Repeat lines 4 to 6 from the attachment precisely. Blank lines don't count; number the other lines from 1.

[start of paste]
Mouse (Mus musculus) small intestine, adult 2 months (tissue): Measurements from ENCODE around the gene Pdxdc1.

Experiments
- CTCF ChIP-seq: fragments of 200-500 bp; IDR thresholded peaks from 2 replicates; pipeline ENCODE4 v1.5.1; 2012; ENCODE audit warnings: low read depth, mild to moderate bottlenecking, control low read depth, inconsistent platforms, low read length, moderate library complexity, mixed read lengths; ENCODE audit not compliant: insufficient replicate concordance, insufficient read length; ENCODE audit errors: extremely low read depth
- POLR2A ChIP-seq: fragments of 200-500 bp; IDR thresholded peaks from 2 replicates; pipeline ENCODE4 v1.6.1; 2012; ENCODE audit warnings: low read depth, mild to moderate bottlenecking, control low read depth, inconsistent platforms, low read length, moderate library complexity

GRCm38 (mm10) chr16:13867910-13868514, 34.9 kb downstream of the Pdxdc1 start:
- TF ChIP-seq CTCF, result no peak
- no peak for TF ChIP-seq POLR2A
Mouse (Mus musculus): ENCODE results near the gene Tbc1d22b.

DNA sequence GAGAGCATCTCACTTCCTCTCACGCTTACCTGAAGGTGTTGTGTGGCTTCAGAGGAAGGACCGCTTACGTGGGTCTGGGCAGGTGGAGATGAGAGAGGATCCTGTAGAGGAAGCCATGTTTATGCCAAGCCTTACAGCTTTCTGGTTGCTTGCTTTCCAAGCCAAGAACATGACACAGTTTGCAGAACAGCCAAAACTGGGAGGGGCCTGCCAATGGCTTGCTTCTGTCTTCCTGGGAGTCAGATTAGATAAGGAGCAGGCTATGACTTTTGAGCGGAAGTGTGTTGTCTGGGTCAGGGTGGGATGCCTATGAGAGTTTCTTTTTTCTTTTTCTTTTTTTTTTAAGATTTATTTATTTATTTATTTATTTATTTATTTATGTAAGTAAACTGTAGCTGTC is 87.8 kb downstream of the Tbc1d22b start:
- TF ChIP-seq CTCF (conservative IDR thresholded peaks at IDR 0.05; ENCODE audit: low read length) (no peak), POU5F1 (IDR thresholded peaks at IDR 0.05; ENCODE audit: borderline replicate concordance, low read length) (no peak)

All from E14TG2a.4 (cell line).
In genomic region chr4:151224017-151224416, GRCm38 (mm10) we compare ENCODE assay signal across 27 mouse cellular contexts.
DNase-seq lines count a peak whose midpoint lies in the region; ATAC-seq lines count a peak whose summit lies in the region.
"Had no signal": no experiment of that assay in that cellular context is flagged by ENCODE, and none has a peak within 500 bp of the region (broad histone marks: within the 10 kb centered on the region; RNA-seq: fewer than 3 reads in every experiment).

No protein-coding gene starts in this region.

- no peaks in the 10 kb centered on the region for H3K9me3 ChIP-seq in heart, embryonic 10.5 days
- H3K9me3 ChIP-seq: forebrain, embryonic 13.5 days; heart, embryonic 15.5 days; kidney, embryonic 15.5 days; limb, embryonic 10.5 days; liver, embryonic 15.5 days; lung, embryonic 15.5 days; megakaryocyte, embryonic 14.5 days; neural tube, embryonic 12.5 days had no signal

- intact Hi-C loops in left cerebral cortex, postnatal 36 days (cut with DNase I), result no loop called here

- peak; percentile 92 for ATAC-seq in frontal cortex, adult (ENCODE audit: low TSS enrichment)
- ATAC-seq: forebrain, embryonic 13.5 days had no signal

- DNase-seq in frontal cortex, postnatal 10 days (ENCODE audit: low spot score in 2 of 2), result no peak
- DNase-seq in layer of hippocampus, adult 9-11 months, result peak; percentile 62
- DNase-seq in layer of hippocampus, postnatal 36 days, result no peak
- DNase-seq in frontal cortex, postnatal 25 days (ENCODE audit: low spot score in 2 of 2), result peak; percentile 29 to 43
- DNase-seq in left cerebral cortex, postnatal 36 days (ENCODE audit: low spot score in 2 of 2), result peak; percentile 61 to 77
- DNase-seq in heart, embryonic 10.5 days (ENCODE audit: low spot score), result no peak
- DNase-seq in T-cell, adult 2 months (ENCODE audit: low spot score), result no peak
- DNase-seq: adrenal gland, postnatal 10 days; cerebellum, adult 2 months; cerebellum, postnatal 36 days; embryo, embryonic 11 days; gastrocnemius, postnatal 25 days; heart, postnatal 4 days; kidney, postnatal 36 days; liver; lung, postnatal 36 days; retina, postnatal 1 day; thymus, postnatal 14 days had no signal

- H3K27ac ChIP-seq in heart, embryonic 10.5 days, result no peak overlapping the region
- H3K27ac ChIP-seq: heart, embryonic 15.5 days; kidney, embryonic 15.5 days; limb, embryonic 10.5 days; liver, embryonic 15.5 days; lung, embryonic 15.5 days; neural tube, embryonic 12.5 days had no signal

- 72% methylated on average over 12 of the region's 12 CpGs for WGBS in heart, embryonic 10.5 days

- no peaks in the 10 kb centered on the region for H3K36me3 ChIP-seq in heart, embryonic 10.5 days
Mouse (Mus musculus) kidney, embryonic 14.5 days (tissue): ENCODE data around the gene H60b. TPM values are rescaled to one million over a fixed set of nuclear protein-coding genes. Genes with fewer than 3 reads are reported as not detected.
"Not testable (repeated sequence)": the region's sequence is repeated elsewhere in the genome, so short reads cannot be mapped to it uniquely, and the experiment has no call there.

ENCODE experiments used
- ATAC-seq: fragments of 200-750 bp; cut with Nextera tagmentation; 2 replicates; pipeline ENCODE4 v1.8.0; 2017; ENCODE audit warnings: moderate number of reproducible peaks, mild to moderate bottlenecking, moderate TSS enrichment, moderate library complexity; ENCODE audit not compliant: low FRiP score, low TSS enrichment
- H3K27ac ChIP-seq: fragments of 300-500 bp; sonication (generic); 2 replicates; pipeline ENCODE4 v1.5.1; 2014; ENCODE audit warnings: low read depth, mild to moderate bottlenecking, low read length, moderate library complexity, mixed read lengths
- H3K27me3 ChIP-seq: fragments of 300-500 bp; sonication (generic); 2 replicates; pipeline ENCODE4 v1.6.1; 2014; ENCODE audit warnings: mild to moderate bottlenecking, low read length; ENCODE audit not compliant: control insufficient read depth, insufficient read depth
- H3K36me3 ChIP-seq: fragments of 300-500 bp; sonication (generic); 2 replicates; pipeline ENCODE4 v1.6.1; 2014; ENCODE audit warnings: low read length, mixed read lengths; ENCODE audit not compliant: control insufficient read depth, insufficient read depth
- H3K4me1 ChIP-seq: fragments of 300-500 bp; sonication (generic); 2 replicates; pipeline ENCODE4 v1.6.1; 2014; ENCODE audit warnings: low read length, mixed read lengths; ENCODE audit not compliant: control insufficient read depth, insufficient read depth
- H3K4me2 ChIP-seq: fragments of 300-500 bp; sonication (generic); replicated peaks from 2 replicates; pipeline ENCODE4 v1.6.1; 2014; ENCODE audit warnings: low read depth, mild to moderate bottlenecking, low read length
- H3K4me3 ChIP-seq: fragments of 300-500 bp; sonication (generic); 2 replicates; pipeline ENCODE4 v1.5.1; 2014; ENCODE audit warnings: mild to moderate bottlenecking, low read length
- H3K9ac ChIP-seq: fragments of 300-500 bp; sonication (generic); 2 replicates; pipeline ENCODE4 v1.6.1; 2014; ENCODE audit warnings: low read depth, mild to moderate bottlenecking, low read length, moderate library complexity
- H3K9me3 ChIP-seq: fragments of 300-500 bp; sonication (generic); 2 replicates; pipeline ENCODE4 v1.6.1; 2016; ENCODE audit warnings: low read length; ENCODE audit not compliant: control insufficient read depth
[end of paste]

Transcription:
- POLR2A ChIP-seq: fragments of 200-500 bp; IDR thresholded peaks from 2 replicates; pipeline ENCODE4 v1.6.1; 2012; ENCODE audit warnings: low read depth, mild to moderate bottlenecking, control low read depth, inconsistent platforms, low read length, moderate library complexity

GRCm38 (mm10) chr16:13867910-13868514, 34.9 kb downstream of the Pdxdc1 start:
- TF ChIP-seq CTCF, result no peak